stories. The consequences included the emotional trauma to the victim, the
emotional trauma to the victim's family, and what happened to the abductor.
Only two stories (1 percent) focused on the emotional trauma to the victim,
and two other stories (1 percent) followed up on the emotional trauma to
the victims' families. The newspaper coverage was more likely to be
punitive and included the consequences to the abductor in 27 percent of the
stories (See Table 4). The consequences to the abductor involved arrests,
ongoing trial coverage and convictions.
There were six causes/risk factors that were identified in the stories.
These included a profile of typical kidnapping victims as well as a profile
of typical child abductors. The four remaining causes/risk factors focus
only on the abductor and include whether the abductor was a sex offender,
had a previous conviction, was a parent involved in a custody dispute or
was an acquaintance of the child. These four factors contribute to an
increased risk of abductions; however, they were not widely mentioned in
the stories. Only 9.2 of the stories mentioned that parental abductions are
more common than stranger abductions, and only 5.1 percent said that
acquaintances also pose a greater threat. The previous convictions of
abductors were mentioned in 6.1 percent of the stories, and the fact that
some of these abductors were sex offenders was cited in 1 percent of the
stories. (See Table 5.)
Research question two focuses on the type of public health facts included
in first-time news reports versus follow-up reports. A frequency count
reveals that of the 134 news stories (68.4 percent), there were an equal
number of first-time stories (34.2 percent) and follow-up stories (34.2
percent). The remaining 31.6 percent of stories were feature stories.
A Chi-square analysis of first-time news stories and follow-up news stories
shows that there is a significant difference between three types of public
health facts that were included in these stories (See Table 6). The
first-time news stories were more likely to include solutions, which at
first glance might appear as a surprising finding. However, these
first-time stories weren't limited to stories of the abductions, but also
first-time stories about the alert systems that many state legislatures
were proposing. Follow-up stories were more likely to include the
causes/risk factors and the consequences.
The third research question also looks at feature stories, which made up
31.6 percent of the overall stories on child abductions. Do these feature
stories have different public health facts than the news stories? A
Chi-square analysis shows that there is a significant difference between
the two types of stories for reporting solutions, psychological impact and
consequences (See Table 7). Solutions were included in 69.4 percent of the
feature stories compared to only 38.8 percent of the news stories. Feature
stories were also more likely to include the psychological impact, with
46.8 percent of these stories mentioning the increased fear of parents or
children, and only 14.2 percent of the news stories doing so. However, the
news stories focused more on the consequences of the crime, with 38.1
percent of the news stories citing these facts compared to 9.7 percent of
the feature stories. There was no significant difference between the two
types of stories for the public health facts of economic impact and
causes/risk factors.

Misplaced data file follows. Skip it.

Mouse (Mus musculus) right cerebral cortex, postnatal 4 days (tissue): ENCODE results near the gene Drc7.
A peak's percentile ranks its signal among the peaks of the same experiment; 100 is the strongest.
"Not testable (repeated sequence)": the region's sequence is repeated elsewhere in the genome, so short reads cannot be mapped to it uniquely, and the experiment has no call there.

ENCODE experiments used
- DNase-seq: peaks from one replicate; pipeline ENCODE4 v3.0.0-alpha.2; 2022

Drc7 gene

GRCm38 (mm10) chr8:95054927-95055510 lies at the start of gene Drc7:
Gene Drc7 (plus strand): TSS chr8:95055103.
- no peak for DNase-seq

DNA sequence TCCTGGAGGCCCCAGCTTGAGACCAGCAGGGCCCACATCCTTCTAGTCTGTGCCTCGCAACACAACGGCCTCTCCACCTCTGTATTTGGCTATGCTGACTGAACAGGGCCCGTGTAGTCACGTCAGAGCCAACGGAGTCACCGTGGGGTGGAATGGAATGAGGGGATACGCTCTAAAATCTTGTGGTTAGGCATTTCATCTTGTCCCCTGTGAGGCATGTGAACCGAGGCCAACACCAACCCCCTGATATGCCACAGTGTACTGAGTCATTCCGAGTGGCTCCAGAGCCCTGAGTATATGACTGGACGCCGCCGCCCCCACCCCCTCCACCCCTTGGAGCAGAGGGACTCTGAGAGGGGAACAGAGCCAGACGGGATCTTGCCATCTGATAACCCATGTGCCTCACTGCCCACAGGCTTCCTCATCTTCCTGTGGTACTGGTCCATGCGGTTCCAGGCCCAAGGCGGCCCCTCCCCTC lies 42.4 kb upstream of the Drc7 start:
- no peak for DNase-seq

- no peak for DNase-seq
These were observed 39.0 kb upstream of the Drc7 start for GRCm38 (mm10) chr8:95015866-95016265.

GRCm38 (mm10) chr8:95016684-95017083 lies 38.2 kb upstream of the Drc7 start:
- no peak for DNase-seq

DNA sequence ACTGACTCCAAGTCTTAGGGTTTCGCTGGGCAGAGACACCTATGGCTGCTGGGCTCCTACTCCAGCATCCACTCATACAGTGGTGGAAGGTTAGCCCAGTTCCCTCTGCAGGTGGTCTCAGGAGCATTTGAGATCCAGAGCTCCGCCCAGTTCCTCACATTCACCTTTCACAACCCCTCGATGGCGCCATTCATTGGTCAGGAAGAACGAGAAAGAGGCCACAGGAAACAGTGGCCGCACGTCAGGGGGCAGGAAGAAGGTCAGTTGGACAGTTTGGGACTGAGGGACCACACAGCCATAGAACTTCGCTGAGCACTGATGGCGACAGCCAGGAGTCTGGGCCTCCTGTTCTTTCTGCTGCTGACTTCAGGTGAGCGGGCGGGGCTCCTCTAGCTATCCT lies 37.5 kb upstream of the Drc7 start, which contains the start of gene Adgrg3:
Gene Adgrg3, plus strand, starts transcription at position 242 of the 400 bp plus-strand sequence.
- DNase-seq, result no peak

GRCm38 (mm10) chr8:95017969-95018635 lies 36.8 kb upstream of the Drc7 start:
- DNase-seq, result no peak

To address research question four about whether the newspaper coverage
provided a proper perspective for the readers, the stories were coded to
look at whether they placed the issue of child abductions into a broader
context. Less than a third of the stories (28.6 percent) cited child
abduction statistics, and not all of the stories that included numbers
pointed out that this is a crime that is on the decline. Some simply
reported that there are more than 700,000 missing children each year, while
others explained that only a few hundred children were involved in stranger
abductions.
Research question five looks at the type of crime frame used to report the
stories. The three crime frames that were coded were sensationalism, blame
and solution (See Table 8). Some stories used multiple frames, so they were
coded more than once. The sensational frame appeared in 97 stories (49.5
percent), closely followed by the solution frame in 96 stories (49
percent). The blame frame was used in 59 stories (30.1 percent). Looking at
the frames used in news stories versus feature stories shows a significant
difference for the sensational and solution frame but not for the blame
frame (See Table 9). The sensational frame was used in 59.7 percent of the
news stories compared to 27.4 percent of the feature stories; however, the
solution frame was used in 71 percent of the feature stories compared to
only 38.8 percent of the news stories. This shows a difference in the types
of frames that are used for stories written on a tight deadline and those
that are not.

Discussion
This study on child abductions supports previous research that shows that
media crime coverage does not accurately reflect actual incidents of crime.
The stories of young boys and girls being abducted by strangers captured
the media's attention at a time when the actual number of stranger
abductions was declining. A dismal finding is that only 28.6 percent of the
newspaper stories cited national or local abduction statistics that help
readers put the crime in proper context. Without these numbers, readers
might come to the false conclusion that the increased coverage was the
result of an increase in these crimes.
Newspaper coverage that includes public health facts helps readers better
understand the rate of crime in their communities and the effects of the
crimes. However, this study shows that public health facts were clearly
lacking from the child abduction coverage that was examined. Almost half of
the stories included solutions, but these solutions were more likely to be
in feature stories than stories about specific abduction incidents. The